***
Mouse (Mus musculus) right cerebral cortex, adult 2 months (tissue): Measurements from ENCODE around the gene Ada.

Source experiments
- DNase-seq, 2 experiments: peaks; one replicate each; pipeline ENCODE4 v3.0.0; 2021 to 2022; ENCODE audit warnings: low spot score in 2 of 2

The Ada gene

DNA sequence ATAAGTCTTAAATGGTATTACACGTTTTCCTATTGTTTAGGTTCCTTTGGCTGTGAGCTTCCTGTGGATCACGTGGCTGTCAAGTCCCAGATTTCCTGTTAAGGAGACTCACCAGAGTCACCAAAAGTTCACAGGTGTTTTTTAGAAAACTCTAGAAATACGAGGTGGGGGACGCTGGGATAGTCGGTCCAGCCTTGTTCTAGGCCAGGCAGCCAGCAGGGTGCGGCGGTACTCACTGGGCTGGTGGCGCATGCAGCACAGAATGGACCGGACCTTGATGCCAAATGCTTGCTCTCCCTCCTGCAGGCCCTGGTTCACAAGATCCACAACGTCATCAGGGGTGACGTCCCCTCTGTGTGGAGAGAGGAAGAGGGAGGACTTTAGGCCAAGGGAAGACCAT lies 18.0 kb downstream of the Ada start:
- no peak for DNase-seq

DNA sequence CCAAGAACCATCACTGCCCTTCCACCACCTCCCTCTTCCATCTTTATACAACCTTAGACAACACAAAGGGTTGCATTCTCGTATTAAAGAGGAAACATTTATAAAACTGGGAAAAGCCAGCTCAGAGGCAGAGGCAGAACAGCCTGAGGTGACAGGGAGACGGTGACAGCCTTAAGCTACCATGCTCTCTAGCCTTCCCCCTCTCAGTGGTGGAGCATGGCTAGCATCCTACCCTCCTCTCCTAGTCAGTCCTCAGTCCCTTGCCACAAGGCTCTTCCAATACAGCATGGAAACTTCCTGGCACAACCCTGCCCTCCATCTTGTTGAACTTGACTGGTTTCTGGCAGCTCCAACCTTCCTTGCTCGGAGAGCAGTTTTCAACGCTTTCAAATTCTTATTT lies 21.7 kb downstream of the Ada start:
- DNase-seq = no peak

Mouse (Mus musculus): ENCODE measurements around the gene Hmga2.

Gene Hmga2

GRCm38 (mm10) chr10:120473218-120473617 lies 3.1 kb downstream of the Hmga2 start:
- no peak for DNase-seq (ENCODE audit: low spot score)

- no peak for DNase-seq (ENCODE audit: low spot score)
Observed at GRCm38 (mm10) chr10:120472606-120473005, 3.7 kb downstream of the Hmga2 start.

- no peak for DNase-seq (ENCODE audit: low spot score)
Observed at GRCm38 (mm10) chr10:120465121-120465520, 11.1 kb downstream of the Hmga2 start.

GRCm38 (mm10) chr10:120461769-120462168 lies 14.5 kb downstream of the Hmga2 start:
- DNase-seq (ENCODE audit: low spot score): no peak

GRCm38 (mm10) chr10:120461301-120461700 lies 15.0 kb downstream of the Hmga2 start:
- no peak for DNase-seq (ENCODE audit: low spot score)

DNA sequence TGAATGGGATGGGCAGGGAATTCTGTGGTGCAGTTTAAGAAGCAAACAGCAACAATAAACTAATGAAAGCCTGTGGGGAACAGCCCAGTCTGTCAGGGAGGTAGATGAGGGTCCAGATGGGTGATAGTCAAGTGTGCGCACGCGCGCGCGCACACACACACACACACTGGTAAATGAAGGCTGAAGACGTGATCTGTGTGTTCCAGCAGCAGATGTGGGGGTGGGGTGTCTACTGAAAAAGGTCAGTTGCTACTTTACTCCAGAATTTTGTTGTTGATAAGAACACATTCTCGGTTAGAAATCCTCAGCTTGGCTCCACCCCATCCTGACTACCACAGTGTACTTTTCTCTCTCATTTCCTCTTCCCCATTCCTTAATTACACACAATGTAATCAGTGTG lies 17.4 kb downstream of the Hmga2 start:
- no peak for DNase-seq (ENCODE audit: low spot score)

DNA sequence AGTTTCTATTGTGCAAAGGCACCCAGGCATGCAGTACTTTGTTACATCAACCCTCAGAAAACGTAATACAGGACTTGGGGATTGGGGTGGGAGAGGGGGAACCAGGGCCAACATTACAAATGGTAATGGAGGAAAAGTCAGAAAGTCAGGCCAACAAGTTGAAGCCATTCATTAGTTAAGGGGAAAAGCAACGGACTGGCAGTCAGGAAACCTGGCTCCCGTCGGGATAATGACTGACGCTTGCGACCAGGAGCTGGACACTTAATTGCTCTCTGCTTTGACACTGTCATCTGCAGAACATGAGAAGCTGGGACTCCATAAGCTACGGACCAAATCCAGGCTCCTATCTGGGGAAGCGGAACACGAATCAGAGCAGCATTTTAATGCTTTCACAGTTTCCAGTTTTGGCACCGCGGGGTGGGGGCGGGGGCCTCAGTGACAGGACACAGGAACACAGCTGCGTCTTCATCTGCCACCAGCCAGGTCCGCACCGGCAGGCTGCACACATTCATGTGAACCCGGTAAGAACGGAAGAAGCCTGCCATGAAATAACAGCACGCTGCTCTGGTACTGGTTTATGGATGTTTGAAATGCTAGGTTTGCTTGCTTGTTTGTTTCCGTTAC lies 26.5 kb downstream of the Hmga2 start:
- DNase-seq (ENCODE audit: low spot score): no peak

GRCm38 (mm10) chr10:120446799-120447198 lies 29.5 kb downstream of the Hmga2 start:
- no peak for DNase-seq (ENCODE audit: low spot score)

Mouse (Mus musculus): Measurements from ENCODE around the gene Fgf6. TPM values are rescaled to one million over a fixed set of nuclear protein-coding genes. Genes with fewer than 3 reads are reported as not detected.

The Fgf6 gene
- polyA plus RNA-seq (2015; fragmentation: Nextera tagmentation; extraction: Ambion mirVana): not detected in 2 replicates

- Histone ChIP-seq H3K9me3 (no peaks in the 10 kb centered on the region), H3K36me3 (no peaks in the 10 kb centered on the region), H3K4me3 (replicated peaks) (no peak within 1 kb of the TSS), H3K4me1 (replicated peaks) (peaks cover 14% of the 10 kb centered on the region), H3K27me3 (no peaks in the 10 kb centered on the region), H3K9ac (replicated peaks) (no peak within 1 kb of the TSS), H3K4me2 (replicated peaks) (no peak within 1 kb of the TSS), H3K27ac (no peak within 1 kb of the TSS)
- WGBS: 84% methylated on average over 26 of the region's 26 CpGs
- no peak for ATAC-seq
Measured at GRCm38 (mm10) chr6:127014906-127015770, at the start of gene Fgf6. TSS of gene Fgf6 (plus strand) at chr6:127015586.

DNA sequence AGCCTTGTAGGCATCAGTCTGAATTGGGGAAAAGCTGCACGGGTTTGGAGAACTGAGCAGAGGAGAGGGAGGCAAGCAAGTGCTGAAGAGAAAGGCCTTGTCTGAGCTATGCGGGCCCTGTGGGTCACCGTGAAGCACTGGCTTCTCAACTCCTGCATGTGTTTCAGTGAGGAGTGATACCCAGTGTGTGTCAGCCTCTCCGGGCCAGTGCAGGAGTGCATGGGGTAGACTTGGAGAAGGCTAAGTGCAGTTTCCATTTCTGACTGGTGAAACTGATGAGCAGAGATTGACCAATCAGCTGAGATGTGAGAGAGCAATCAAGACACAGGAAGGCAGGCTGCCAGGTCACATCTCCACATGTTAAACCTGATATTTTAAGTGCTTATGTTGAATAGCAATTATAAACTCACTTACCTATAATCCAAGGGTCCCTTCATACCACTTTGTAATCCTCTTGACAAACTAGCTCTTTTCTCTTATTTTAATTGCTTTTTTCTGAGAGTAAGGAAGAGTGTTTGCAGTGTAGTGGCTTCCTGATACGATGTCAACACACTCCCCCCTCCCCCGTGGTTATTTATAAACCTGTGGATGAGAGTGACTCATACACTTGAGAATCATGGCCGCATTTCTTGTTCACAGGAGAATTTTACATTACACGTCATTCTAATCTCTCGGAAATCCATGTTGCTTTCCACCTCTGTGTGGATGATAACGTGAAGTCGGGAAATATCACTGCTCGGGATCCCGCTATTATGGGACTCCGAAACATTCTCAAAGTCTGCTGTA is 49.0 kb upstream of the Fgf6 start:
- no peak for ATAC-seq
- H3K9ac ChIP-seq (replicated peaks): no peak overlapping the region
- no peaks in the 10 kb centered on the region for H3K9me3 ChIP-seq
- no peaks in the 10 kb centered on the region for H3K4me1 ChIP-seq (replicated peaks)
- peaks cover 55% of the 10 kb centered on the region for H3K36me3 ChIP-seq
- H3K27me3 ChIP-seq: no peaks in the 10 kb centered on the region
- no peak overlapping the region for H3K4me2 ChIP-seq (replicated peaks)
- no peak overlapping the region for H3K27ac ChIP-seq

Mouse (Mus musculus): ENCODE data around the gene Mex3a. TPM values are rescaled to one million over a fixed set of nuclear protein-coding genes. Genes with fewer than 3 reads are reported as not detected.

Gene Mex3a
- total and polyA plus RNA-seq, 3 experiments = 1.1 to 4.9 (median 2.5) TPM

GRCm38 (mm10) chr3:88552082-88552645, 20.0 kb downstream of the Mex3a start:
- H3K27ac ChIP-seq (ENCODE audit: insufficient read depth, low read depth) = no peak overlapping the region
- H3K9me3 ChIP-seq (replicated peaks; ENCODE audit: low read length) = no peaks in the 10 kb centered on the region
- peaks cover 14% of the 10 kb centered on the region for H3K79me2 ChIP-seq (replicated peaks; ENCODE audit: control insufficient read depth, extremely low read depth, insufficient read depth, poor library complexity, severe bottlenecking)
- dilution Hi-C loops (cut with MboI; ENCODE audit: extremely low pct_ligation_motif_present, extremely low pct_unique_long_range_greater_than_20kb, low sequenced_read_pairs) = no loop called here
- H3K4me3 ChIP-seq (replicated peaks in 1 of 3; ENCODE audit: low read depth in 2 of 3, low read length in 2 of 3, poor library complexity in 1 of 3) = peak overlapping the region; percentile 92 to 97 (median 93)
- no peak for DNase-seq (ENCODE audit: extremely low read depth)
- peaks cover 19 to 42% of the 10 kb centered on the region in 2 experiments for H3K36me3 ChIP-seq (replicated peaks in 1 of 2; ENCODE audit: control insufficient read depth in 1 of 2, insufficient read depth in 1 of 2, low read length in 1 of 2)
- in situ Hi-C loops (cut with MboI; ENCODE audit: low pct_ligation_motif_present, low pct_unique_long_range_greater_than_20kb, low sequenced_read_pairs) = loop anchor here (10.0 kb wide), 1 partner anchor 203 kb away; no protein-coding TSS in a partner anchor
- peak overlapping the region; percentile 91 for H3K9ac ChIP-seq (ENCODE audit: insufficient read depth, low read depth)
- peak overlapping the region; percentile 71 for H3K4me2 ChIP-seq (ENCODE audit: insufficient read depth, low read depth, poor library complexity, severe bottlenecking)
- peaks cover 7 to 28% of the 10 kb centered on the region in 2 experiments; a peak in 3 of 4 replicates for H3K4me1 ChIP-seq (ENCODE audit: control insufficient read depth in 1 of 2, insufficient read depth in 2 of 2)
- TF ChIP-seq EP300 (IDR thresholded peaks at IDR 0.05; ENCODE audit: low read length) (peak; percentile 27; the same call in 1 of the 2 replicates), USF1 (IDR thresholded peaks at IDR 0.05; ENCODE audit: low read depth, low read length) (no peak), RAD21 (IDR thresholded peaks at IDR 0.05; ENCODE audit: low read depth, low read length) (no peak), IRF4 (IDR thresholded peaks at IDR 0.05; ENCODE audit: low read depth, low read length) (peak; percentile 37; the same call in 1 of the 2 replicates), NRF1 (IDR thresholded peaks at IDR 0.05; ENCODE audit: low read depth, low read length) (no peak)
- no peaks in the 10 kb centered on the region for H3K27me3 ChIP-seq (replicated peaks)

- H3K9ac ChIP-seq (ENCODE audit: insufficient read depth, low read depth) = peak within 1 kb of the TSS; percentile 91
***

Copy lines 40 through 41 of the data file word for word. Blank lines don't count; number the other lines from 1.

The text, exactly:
- H3K27me3 ChIP-seq: no peaks in the 10 kb centered on the region
- no peak overlapping the region for H3K4me2 ChIP-seq (replicated peaks)